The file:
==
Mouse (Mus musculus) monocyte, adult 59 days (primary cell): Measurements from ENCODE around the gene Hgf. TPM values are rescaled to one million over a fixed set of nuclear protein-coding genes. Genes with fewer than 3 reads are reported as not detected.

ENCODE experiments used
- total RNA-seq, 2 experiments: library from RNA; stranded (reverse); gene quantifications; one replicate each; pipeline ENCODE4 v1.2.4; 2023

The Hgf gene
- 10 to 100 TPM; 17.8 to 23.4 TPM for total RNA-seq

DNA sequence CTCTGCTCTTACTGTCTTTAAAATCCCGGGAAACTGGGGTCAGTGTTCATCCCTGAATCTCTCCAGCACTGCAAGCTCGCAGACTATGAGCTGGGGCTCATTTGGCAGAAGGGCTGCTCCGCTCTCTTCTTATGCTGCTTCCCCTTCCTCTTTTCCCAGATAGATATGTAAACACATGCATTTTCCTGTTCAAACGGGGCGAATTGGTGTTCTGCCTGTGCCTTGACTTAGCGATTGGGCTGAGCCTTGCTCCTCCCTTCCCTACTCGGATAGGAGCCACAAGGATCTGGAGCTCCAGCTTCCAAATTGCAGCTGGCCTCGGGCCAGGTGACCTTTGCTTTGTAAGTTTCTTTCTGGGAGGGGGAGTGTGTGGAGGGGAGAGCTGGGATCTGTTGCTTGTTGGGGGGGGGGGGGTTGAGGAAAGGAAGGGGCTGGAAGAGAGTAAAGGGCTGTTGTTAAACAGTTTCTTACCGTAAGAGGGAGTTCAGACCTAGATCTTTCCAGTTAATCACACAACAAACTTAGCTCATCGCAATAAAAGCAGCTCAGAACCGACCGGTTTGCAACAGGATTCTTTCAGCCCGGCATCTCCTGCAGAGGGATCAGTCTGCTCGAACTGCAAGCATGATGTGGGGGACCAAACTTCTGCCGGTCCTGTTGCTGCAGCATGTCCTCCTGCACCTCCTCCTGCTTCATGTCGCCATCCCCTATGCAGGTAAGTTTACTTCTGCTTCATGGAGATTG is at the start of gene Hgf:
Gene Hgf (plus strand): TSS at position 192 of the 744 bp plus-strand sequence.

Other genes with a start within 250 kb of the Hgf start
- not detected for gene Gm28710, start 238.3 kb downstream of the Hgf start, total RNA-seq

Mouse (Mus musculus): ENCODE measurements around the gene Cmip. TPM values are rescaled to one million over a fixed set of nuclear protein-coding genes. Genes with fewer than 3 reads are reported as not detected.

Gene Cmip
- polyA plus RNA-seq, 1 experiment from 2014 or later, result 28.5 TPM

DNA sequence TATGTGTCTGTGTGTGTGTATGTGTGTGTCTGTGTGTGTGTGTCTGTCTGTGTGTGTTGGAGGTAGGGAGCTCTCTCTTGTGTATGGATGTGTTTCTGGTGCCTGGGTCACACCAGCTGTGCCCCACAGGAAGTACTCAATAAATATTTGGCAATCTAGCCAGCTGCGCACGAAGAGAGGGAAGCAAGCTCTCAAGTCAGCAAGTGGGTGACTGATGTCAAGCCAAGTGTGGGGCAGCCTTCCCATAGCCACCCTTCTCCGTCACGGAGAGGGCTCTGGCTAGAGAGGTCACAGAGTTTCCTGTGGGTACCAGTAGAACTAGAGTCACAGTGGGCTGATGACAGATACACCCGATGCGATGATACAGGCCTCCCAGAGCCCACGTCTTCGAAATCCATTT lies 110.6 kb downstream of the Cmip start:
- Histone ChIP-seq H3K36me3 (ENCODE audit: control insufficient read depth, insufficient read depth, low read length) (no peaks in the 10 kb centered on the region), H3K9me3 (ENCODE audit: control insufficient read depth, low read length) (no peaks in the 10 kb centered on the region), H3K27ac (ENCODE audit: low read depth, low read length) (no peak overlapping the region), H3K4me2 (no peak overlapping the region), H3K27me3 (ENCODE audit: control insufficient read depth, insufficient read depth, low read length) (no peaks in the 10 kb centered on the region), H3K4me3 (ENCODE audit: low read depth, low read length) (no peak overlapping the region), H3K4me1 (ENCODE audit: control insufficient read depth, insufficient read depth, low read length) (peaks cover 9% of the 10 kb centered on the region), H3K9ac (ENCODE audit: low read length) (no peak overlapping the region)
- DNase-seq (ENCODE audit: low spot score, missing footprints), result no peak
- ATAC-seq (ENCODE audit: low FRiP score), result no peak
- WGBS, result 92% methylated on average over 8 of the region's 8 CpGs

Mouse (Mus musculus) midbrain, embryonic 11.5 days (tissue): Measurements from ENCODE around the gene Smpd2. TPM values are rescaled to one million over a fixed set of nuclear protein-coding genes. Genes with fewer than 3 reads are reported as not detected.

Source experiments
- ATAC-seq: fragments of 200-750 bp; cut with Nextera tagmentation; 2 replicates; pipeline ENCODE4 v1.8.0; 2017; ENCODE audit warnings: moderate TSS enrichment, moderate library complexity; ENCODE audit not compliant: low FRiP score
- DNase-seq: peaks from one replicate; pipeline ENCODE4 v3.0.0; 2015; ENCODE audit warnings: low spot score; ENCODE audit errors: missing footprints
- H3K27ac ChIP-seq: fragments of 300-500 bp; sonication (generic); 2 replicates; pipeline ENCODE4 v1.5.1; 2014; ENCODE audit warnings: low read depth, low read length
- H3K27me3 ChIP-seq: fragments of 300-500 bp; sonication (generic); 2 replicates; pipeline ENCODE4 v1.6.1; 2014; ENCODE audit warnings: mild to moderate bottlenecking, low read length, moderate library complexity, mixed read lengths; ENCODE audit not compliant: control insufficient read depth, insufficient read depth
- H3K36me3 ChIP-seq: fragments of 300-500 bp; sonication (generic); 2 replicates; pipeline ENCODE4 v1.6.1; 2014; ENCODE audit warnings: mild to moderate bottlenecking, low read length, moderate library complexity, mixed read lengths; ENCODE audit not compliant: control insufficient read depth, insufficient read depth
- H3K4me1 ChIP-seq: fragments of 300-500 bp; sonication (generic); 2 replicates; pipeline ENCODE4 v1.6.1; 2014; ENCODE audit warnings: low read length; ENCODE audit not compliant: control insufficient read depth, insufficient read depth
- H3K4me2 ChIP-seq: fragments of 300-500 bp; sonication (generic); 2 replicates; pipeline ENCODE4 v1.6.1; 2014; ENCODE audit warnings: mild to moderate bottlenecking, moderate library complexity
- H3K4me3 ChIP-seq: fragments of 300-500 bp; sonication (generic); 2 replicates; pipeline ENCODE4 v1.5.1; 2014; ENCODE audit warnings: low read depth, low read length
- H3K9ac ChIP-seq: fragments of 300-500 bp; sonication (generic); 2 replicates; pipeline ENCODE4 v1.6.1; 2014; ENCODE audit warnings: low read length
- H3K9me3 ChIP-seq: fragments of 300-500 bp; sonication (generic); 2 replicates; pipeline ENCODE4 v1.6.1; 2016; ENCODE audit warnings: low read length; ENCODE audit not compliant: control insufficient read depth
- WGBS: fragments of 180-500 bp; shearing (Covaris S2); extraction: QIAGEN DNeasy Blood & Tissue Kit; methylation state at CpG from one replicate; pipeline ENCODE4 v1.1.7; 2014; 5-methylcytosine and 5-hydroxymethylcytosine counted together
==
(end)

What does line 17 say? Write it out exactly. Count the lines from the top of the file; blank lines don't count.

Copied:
- WGBS, result 92% methylated on average over 8 of the region's 8 CpGs